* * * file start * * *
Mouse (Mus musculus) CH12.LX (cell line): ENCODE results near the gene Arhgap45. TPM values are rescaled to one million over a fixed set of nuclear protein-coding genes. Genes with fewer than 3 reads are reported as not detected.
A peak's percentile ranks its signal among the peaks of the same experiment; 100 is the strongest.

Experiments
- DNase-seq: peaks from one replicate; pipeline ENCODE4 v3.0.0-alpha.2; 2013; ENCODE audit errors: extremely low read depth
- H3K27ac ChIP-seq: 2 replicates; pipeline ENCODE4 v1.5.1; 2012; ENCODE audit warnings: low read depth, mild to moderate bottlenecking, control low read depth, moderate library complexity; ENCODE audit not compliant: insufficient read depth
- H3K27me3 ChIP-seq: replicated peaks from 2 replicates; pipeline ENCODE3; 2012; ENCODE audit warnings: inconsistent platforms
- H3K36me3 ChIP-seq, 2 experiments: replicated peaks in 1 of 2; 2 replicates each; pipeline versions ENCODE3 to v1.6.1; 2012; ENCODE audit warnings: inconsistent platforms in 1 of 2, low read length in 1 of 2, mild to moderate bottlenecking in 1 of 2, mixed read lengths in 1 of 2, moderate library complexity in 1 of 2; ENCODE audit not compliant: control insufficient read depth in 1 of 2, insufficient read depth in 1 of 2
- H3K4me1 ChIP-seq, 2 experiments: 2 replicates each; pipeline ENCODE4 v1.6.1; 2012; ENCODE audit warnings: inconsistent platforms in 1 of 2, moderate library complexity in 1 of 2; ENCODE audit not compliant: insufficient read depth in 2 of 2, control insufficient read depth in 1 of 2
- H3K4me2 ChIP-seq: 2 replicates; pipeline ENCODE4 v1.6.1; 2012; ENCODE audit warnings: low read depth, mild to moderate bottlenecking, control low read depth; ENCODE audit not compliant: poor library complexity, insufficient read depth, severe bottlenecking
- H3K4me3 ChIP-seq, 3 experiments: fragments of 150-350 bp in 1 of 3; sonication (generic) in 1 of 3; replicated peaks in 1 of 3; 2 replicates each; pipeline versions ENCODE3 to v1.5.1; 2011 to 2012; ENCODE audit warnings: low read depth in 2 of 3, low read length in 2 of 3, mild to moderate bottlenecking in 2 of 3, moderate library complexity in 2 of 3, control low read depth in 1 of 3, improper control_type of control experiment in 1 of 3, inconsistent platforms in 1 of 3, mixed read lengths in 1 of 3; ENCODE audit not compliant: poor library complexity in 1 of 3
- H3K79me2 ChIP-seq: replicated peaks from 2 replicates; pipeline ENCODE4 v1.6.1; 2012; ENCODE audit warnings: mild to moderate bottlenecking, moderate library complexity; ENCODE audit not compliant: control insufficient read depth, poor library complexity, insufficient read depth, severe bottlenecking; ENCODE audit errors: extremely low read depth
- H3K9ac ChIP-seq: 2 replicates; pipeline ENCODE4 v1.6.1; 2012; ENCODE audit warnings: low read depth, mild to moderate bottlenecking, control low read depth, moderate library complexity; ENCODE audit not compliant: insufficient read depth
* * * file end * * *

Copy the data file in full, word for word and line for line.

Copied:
Mouse (Mus musculus) CH12.LX (cell line): ENCODE results near the gene Arhgap45. TPM values are rescaled to one million over a fixed set of nuclear protein-coding genes. Genes with fewer than 3 reads are reported as not detected.
A peak's percentile ranks its signal among the peaks of the same experiment; 100 is the strongest.

Experiments
- DNase-seq: peaks from one replicate; pipeline ENCODE4 v3.0.0-alpha.2; 2013; ENCODE audit errors: extremely low read depth
- H3K27ac ChIP-seq: 2 replicates; pipeline ENCODE4 v1.5.1; 2012; ENCODE audit warnings: low read depth, mild to moderate bottlenecking, control low read depth, moderate library complexity; ENCODE audit not compliant: insufficient read depth
- H3K27me3 ChIP-seq: replicated peaks from 2 replicates; pipeline ENCODE3; 2012; ENCODE audit warnings: inconsistent platforms
- H3K36me3 ChIP-seq, 2 experiments: replicated peaks in 1 of 2; 2 replicates each; pipeline versions ENCODE3 to v1.6.1; 2012; ENCODE audit warnings: inconsistent platforms in 1 of 2, low read length in 1 of 2, mild to moderate bottlenecking in 1 of 2, mixed read lengths in 1 of 2, moderate library complexity in 1 of 2; ENCODE audit not compliant: control insufficient read depth in 1 of 2, insufficient read depth in 1 of 2
- H3K4me1 ChIP-seq, 2 experiments: 2 replicates each; pipeline ENCODE4 v1.6.1; 2012; ENCODE audit warnings: inconsistent platforms in 1 of 2, moderate library complexity in 1 of 2; ENCODE audit not compliant: insufficient read depth in 2 of 2, control insufficient read depth in 1 of 2
- H3K4me2 ChIP-seq: 2 replicates; pipeline ENCODE4 v1.6.1; 2012; ENCODE audit warnings: low read depth, mild to moderate bottlenecking, control low read depth; ENCODE audit not compliant: poor library complexity, insufficient read depth, severe bottlenecking
- H3K4me3 ChIP-seq, 3 experiments: fragments of 150-350 bp in 1 of 3; sonication (generic) in 1 of 3; replicated peaks in 1 of 3; 2 replicates each; pipeline versions ENCODE3 to v1.5.1; 2011 to 2012; ENCODE audit warnings: low read depth in 2 of 3, low read length in 2 of 3, mild to moderate bottlenecking in 2 of 3, moderate library complexity in 2 of 3, control low read depth in 1 of 3, improper control_type of control experiment in 1 of 3, inconsistent platforms in 1 of 3, mixed read lengths in 1 of 3; ENCODE audit not compliant: poor library complexity in 1 of 3
- H3K79me2 ChIP-seq: replicated peaks from 2 replicates; pipeline ENCODE4 v1.6.1; 2012; ENCODE audit warnings: mild to moderate bottlenecking, moderate library complexity; ENCODE audit not compliant: control insufficient read depth, poor library complexity, insufficient read depth, severe bottlenecking; ENCODE audit errors: extremely low read depth
- H3K9ac ChIP-seq: 2 replicates; pipeline ENCODE4 v1.6.1; 2012; ENCODE audit warnings: low read depth, mild to moderate bottlenecking, control low read depth, moderate library complexity; ENCODE audit not compliant: insufficient read depth